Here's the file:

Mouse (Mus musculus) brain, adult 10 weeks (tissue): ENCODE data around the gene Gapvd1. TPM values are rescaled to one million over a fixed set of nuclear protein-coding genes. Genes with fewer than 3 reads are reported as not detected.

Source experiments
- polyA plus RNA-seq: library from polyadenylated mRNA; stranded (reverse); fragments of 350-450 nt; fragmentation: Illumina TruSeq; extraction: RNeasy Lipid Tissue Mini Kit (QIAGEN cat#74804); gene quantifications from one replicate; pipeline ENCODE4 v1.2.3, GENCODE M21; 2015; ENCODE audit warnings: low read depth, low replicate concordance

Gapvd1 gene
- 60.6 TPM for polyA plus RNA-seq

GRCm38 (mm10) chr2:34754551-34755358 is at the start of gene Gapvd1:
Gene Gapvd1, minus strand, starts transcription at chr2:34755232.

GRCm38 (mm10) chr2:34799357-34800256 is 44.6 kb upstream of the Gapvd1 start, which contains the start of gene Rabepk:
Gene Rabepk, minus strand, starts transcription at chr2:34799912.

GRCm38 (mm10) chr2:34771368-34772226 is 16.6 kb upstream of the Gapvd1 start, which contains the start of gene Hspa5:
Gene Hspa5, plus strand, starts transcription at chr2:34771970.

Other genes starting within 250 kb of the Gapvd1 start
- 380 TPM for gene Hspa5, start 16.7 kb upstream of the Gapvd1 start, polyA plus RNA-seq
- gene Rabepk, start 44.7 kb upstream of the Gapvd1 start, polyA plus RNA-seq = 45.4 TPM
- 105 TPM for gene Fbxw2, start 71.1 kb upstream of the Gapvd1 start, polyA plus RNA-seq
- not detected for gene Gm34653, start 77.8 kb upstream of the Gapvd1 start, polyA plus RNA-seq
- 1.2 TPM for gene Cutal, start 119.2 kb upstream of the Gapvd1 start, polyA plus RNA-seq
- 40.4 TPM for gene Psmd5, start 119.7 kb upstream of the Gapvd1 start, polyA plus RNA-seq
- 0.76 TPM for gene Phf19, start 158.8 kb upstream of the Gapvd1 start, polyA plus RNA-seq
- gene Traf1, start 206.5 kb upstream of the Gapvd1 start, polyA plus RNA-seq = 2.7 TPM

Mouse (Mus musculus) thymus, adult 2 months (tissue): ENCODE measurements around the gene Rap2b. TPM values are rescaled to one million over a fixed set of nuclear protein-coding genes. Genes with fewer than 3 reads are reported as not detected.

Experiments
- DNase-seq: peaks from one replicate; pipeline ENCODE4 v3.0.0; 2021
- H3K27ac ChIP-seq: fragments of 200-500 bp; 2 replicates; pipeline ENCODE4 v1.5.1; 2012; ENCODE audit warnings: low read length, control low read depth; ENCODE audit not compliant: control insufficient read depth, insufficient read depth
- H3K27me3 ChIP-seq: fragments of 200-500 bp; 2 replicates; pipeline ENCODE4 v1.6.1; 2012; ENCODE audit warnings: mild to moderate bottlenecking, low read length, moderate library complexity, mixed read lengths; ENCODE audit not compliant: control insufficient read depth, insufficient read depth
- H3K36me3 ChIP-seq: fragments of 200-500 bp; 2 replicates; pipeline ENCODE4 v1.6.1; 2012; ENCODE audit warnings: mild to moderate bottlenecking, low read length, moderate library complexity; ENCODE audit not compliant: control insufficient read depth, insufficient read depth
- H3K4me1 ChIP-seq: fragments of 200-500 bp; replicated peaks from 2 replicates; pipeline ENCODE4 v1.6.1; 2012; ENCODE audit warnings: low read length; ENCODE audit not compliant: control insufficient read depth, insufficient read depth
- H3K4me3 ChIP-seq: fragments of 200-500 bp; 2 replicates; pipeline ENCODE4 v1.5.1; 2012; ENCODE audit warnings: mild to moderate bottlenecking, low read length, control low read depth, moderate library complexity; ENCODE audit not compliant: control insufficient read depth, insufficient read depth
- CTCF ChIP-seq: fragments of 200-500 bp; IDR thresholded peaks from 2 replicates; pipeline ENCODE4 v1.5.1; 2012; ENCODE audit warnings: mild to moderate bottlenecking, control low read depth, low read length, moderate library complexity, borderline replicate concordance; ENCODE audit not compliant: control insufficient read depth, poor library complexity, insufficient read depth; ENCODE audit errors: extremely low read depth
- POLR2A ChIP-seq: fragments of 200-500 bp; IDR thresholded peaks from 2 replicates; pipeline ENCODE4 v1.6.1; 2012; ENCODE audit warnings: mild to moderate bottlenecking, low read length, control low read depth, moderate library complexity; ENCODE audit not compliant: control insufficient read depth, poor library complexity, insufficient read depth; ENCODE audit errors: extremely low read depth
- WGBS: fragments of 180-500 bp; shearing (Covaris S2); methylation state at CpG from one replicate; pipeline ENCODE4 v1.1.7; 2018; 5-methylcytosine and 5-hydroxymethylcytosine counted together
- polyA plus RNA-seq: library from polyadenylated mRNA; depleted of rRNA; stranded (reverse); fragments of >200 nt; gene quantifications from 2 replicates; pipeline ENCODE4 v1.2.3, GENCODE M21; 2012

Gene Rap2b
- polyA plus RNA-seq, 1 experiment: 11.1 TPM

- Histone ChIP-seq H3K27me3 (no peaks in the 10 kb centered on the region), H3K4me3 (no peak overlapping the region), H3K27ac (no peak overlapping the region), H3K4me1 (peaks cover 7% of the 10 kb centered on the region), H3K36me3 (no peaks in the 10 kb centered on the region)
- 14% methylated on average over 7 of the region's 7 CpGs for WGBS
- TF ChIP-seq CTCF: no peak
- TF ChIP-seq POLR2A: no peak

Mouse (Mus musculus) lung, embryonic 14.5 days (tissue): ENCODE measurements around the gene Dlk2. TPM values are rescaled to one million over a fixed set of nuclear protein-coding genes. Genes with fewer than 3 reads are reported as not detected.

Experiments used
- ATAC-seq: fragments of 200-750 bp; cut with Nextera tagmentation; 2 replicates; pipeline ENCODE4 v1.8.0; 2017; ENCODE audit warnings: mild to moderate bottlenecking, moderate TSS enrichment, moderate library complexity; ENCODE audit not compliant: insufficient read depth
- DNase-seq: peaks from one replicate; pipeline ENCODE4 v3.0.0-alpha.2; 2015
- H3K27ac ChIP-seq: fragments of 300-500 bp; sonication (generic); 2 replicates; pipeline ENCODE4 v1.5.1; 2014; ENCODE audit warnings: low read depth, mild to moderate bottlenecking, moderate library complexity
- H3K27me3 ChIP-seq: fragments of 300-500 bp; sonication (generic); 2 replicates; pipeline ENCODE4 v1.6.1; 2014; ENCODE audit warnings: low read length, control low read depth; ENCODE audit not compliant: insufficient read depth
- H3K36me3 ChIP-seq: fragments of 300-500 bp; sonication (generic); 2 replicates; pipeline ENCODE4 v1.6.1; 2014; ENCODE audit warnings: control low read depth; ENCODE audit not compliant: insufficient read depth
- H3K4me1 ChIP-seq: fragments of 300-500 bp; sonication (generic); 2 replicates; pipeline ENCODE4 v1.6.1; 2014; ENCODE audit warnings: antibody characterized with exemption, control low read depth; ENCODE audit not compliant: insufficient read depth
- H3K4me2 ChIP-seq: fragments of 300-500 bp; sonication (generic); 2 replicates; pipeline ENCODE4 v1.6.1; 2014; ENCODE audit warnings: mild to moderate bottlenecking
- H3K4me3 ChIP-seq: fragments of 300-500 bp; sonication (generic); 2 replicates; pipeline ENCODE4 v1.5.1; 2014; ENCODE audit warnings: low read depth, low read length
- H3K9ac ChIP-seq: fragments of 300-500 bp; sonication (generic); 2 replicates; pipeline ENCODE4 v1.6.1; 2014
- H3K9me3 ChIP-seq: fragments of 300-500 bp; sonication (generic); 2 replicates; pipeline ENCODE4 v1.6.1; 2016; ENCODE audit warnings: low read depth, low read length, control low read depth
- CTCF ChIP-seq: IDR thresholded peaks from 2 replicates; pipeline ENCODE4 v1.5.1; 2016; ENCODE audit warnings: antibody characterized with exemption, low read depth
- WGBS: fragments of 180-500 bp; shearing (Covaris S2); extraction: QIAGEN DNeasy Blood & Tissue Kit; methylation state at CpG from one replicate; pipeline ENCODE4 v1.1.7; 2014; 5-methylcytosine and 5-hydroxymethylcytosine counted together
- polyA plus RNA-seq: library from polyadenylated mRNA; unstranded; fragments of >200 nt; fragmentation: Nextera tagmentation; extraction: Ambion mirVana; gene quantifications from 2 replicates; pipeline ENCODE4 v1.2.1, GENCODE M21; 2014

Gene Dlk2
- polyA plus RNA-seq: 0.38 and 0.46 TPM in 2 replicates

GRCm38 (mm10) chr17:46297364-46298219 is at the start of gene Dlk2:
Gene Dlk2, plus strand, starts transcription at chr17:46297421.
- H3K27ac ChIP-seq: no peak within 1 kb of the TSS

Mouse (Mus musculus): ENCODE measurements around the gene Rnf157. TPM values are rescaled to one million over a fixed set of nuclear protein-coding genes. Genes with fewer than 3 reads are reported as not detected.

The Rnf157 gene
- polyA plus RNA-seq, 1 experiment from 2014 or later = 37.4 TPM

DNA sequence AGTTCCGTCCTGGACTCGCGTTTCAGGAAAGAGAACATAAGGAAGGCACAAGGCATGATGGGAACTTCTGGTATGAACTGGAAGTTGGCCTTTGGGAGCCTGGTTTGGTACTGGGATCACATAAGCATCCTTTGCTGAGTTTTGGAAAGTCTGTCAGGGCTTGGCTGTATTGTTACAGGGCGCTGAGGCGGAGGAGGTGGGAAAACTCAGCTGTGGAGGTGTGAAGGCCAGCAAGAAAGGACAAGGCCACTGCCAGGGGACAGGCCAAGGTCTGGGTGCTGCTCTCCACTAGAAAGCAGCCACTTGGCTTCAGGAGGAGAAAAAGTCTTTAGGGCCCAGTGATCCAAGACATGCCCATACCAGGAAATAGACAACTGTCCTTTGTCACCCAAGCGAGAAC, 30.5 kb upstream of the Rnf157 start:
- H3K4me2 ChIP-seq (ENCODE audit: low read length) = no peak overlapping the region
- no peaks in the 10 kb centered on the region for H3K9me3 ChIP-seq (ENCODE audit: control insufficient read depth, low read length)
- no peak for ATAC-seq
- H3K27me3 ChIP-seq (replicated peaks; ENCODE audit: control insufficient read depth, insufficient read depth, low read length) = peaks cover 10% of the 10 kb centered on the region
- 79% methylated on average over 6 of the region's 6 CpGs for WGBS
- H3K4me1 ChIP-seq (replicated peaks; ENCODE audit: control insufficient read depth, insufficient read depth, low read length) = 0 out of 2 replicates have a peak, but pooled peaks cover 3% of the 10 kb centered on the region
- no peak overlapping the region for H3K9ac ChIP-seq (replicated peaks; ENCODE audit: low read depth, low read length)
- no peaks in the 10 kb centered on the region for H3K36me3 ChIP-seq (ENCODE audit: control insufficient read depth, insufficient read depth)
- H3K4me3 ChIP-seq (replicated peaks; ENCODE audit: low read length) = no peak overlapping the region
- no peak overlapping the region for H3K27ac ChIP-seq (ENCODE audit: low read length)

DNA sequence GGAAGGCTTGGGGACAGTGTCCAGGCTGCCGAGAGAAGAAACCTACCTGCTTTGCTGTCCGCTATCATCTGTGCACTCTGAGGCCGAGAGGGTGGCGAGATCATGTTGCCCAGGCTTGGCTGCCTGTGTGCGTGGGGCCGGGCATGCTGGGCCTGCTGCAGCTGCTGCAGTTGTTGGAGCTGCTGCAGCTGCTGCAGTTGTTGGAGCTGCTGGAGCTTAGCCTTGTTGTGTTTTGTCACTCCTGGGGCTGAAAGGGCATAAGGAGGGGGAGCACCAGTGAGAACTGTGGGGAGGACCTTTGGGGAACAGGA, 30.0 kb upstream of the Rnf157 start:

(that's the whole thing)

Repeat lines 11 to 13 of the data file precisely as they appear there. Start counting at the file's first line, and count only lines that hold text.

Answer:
Gene Hspa5, plus strand, starts transcription at chr2:34771970.

Other genes starting within 250 kb of the Gapvd1 start
- 380 TPM for gene Hspa5, start 16.7 kb upstream of the Gapvd1 start, polyA plus RNA-seq